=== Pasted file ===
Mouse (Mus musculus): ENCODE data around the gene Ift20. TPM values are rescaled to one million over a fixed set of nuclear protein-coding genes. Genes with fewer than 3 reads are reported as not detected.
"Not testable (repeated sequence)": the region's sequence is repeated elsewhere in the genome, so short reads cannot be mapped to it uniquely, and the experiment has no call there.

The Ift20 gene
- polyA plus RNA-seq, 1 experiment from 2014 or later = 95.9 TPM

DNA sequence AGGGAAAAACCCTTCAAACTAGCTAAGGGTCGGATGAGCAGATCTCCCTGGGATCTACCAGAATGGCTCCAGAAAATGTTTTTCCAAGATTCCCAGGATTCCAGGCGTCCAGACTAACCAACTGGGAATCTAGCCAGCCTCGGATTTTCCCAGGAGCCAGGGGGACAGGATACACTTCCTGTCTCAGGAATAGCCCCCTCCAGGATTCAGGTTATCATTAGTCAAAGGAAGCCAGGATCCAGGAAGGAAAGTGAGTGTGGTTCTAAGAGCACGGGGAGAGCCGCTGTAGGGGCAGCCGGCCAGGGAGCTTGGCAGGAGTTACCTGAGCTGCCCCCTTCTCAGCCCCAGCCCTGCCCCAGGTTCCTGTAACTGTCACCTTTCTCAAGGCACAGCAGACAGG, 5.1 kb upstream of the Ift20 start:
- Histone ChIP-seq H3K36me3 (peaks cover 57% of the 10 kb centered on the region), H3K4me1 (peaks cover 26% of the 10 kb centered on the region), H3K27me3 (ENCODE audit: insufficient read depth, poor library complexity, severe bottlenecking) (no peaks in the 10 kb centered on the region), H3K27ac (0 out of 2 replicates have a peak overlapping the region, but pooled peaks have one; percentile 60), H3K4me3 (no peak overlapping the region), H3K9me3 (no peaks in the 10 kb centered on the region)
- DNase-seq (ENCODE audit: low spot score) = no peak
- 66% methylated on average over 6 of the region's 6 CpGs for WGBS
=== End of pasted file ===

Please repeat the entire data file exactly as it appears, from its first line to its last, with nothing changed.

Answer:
Mouse (Mus musculus): ENCODE data around the gene Ift20. TPM values are rescaled to one million over a fixed set of nuclear protein-coding genes. Genes with fewer than 3 reads are reported as not detected.
"Not testable (repeated sequence)": the region's sequence is repeated elsewhere in the genome, so short reads cannot be mapped to it uniquely, and the experiment has no call there.

The Ift20 gene
- polyA plus RNA-seq, 1 experiment from 2014 or later = 95.9 TPM

DNA sequence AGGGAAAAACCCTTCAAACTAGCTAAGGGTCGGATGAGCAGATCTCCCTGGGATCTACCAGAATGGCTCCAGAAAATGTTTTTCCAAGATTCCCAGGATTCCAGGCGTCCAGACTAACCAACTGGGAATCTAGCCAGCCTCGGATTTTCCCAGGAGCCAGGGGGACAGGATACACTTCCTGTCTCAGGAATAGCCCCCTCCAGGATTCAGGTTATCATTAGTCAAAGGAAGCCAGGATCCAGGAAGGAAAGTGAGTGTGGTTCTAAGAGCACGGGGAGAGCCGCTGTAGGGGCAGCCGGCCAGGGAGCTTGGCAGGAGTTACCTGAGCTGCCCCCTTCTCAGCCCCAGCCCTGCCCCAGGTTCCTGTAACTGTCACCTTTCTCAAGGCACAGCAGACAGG, 5.1 kb upstream of the Ift20 start:
- Histone ChIP-seq H3K36me3 (peaks cover 57% of the 10 kb centered on the region), H3K4me1 (peaks cover 26% of the 10 kb centered on the region), H3K27me3 (ENCODE audit: insufficient read depth, poor library complexity, severe bottlenecking) (no peaks in the 10 kb centered on the region), H3K27ac (0 out of 2 replicates have a peak overlapping the region, but pooled peaks have one; percentile 60), H3K4me3 (no peak overlapping the region), H3K9me3 (no peaks in the 10 kb centered on the region)
- DNase-seq (ENCODE audit: low spot score) = no peak
- 66% methylated on average over 6 of the region's 6 CpGs for WGBS